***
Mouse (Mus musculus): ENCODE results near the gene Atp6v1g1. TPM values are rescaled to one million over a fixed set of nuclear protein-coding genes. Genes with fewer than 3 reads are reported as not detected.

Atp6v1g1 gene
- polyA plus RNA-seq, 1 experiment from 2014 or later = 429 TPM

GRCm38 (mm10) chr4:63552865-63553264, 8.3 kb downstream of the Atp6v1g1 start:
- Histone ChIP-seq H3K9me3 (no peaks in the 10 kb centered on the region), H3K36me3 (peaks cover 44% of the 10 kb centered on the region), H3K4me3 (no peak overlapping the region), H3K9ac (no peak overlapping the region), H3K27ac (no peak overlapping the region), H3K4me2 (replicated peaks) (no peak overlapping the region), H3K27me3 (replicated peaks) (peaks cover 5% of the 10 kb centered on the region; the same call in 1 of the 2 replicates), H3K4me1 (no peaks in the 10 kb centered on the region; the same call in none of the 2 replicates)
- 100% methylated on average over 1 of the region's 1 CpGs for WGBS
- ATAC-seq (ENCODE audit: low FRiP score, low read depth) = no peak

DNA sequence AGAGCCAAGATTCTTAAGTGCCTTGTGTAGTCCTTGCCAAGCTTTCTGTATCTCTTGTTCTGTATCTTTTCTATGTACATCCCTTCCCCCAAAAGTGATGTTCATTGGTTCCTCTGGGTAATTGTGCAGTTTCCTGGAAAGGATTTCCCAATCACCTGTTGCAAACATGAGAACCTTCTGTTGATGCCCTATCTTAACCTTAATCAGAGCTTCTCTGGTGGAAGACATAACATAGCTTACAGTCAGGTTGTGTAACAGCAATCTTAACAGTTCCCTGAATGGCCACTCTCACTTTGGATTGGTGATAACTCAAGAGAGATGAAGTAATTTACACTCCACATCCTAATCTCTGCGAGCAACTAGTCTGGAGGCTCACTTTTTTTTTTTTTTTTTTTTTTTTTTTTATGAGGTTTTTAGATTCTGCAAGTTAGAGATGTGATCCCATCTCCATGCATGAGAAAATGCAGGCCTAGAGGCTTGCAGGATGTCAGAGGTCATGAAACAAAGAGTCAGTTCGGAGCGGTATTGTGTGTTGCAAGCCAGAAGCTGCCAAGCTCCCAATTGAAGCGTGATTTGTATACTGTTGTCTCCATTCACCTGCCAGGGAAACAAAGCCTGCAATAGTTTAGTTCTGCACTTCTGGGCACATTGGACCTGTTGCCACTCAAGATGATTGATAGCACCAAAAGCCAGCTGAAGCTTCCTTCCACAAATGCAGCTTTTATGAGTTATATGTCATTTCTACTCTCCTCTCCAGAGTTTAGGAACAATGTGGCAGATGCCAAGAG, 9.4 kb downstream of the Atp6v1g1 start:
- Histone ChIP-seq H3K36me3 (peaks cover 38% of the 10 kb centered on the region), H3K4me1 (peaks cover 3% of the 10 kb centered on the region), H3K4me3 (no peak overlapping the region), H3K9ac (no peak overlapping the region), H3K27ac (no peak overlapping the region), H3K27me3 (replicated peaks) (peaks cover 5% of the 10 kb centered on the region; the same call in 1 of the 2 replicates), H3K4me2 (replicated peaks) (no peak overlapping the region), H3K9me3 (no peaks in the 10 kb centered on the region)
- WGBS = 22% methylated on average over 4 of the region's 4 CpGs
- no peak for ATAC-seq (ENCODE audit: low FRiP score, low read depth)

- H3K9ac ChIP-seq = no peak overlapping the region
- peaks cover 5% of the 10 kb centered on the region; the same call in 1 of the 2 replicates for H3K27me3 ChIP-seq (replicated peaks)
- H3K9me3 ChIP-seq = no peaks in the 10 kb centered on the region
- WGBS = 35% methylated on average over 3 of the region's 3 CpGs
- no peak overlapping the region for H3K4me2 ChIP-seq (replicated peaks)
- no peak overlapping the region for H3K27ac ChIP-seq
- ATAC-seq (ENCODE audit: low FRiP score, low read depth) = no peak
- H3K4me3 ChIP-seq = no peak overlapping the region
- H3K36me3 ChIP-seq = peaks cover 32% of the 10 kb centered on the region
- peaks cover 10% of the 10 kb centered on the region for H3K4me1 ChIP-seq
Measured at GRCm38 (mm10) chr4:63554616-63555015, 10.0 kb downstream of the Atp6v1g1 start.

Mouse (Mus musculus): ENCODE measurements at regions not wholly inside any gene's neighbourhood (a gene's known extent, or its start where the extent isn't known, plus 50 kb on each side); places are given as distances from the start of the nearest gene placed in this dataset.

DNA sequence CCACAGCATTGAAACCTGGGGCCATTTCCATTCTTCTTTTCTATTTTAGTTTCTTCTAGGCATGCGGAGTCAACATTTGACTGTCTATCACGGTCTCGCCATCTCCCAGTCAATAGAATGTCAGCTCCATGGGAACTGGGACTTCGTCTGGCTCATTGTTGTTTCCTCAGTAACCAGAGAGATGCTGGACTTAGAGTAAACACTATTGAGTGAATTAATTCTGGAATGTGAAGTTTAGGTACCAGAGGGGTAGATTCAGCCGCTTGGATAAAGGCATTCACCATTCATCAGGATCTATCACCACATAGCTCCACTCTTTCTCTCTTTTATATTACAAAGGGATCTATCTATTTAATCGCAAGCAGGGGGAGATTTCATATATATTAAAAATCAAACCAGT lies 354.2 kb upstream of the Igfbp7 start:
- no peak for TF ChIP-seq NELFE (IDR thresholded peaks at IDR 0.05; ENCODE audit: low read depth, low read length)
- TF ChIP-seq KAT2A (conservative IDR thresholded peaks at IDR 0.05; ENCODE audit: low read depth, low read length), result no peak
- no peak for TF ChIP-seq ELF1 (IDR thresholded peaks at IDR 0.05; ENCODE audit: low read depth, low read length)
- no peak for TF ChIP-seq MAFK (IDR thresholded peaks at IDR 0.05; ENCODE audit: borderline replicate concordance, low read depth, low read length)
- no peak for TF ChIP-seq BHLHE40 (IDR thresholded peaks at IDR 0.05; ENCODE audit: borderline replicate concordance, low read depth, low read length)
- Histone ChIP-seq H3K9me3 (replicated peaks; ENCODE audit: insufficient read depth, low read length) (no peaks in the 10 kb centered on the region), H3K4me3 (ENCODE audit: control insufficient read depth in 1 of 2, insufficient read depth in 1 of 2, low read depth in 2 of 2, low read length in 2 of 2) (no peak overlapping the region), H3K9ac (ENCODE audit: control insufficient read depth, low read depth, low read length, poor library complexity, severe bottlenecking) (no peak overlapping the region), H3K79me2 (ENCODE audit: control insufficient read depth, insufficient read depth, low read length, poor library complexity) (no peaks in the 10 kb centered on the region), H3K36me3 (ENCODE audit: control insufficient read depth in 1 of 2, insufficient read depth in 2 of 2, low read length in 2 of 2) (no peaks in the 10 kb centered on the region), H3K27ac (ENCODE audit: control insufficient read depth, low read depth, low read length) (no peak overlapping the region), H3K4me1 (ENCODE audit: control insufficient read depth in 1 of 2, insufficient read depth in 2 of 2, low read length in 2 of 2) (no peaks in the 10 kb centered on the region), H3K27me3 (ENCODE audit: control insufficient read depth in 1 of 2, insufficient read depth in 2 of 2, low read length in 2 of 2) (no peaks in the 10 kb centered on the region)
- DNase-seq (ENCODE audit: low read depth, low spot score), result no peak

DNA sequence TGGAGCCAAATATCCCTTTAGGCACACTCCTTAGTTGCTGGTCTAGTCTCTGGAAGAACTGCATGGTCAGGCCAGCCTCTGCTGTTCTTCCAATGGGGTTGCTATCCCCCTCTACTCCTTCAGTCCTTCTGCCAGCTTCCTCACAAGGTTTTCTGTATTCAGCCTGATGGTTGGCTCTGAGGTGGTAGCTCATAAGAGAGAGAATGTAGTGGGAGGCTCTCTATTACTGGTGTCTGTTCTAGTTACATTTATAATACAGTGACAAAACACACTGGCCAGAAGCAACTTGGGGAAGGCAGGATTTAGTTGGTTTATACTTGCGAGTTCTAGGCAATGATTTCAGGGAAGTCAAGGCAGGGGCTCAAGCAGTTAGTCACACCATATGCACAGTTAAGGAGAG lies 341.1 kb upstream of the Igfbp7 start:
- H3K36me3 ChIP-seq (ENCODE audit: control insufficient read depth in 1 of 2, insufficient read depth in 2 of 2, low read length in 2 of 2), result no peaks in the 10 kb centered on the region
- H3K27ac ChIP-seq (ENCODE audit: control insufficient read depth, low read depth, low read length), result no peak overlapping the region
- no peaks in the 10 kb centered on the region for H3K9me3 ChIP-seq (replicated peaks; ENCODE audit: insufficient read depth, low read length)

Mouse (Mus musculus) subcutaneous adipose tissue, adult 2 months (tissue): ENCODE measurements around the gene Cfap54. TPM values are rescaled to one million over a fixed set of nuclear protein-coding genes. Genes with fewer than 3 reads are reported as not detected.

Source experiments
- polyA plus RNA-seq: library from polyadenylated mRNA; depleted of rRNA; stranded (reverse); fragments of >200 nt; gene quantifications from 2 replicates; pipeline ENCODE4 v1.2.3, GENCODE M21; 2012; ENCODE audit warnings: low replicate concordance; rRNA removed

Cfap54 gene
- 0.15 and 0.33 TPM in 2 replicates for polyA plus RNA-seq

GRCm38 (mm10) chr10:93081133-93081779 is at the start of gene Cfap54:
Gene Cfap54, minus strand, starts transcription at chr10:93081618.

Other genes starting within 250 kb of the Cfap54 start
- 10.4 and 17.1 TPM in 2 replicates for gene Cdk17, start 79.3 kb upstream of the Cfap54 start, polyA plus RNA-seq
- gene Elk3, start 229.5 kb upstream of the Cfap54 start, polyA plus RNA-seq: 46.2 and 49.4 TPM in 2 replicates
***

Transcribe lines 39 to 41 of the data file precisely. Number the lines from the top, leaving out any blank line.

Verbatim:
Cfap54 gene
- 0.15 and 0.33 TPM in 2 replicates for polyA plus RNA-seq

GRCm38 (mm10) chr10:93081133-93081779 is at the start of gene Cfap54: